For an electromagnetic exercise, I need to find the center of mass of a pyramid. The pyramid is made of a square base of lenth a and four equilateral triangles with sides that mesure a long to. This is what I came up with for the moment but something seems to be wrong, when I try with some values, the results aren't right.

The summit of the pyramid is A, the four corners of the base are BCDE, the center of mass is o and the center of the base H. I used the fact that the center of mass is the center of the sphere going through all summits of the pyramid. p is the distance between H and O. $$CH=\frac{a*\sqrt{2}}{2}, AC^2=AH^2+HC^2 \Rightarrow AH^2=a^2-\frac{a^2}{2}=\frac{a^2}{2}$$ O is the center of mass so OA=OC $$OC^2=p^2*\frac{a.\sqrt{2}}{2}, OA=\frac{a^2}{2}-p$$ $$OC=OA \Rightarrow OC^2=OA^2$$ $$p^2*\frac{a.\sqrt{2}}{2}=\frac{a^4}{4}-a^2p+p^2$$ $$a^2p=\frac{a^4}{4}-\frac{a.\sqrt{2}}{2}$$ $$p=\frac{a^4-a*2\sqrt{2}}{4*a^2}$$ Is there a mistake because when I replace a with a value, the result doesn't seem right. Thanks in advance. Image of the pyramid with all the points


The center of mass of a pyramid is obtained as follows:

1.Join the vertex with the center of mass of the base.

2.Find the point on the above segment at height $\frac{1}{4} \times $ the height of the pyramid. ( so it divides this segment in ratio $1 \colon 3$.

(So it's not at the center of the sphere in general)

  • $\begingroup$ What is the vertex? I'm a french student and I'm not used to do maths in english. Does that mean that O is placed at 1/4 of HA ? $\endgroup$ – Pierre Trott Sep 23 '17 at 15:27
  • $\begingroup$ @Pierre Trott: summit in your words. A summit, H center of square, then center of mass $O$ is a point on $AH$ so that $OH= \frac{1}{4}AH$ $\endgroup$ – orangeskid Sep 23 '17 at 15:37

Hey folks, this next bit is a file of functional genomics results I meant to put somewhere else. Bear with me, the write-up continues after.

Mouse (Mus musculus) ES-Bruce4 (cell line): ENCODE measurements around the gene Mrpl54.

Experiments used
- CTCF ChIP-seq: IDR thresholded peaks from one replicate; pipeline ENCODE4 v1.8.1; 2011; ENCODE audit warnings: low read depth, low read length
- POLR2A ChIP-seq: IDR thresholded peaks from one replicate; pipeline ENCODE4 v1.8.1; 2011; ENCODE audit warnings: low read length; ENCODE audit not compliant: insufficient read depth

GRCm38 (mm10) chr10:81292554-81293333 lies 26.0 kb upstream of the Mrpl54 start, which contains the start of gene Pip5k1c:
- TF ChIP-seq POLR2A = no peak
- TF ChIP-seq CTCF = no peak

• $\begingroup$ @Pierre Trott: This works for any pyramid, as long as $H$ is the center of mass of the base. $\endgroup$ – orangeskid Sep 23 '17 at 15:43
  • $\begingroup$ Why don't we get the same result as the answer above? Or is it ? $\endgroup$ – Pierre Trott Sep 23 '17 at 15:46

The center of mass of a regular tetrahedron is the only center of a regular tetrahedron, i.e. the point splitting any median (line joining a vertex with the centroid of the opposite face) into two segments with lengths proportional to $\frac{1}{4},\frac{3}{4}$. By Cavalieri's principle it follows that the center of mass of half a octahedron lies at one fourth of the height relative to the square base. No integrals are really needed.


First let's calculate the height $h$ of the pyramid. The height of the equilateral triangle of side $a$ is $\frac{a\sqrt{3}}{2}$ so by the Pythagorean theorem we get:

$$h = \sqrt{\left(\frac{a\sqrt{3}}{2}\right)^2 - \left(\frac{a}{2}\right)^2} = \frac{a}{\sqrt2}$$

Let's place the pyramid in the Cartesian coordinate system such that the center of the square base is at $(0,0,0)$ and the vertex is at $\left(0,0,\frac{a}{\sqrt2}\right)$. Since the pyramid is symmetrical around the $z$-axis, it is clear that the center of mass will be on the $z$-axis. We just have to calculate its $z$ coordinate. Let $\overline{z}$ be the coordinate, $M$ the mass of the pyramid and $\rho$ its density.

We have $$\overline{z} = \frac{1}{M}\iiint_V z\cdot\rho(x,y,z)\,dV = \frac{\rho}{M}\iiint_V z\,dV = \frac1V \iiint_V z\,dv$$

since the density $\rho$ is constant.

To integrate over the volume of the pyramid, notice that for $z \in \left[0,\frac{a}{\sqrt2}\right]$, we have to integrate over the square $\left[-\left(\frac{a}2 - \frac{z}{\sqrt2}\right), \left(\frac{a}2 - \frac{z}{\sqrt2}\right)\right]^2$. You can see this from the similarity of the triangles $\Delta(0,0,0)\left(\frac{a}{2},0,0\right)\left(0,0,\frac{a}{\sqrt2}\right)$ and $\Delta(0,0,z)\left(x,0,z\right)\left(0,0,\frac{a}{\sqrt2}\right)$ and solving for $x$ from here.

\begin{align} \iiint_V z\,dV &= \int_0^{\frac{a}{\sqrt2}} \int_{-\left(\frac{a}2 - \frac{z}{\sqrt2}\right)}^{\left(\frac{a}2 - \frac{z}{\sqrt2}\right)} \int_{-\left(\frac{a}2 - \frac{z}{\sqrt2}\right)}^{\left(\frac{a}2 - \frac{z}{\sqrt2}\right)} z \,dxdydz\\ &= \int_0^{\frac{a}{\sqrt2}} \int_{-\left(\frac{a}2 - \frac{z}{\sqrt2}\right)}^{\left(\frac{a}2 - \frac{z}{\sqrt2}\right)} z(a-z\sqrt2) \,dydz\\ &= \int_0^{\frac{a}{\sqrt2}} z(a-z\sqrt2)^2 \,dz\\ &= \frac{a^4}{24} \end{align}

The volume is:

$$V = \frac{1}{3}Bh = \frac13 a^2 \cdot \frac{a}{\sqrt2} = \frac{a^3}{3\sqrt2}$$


$$\overline{z} = \frac1{V}\iiint_V z\,dV = \frac{a}{4\sqrt2}$$

The center of mass is at $\left(0,0,\frac{a}{4\sqrt2}\right) = \left(0,0,\frac{h}4\right)$.


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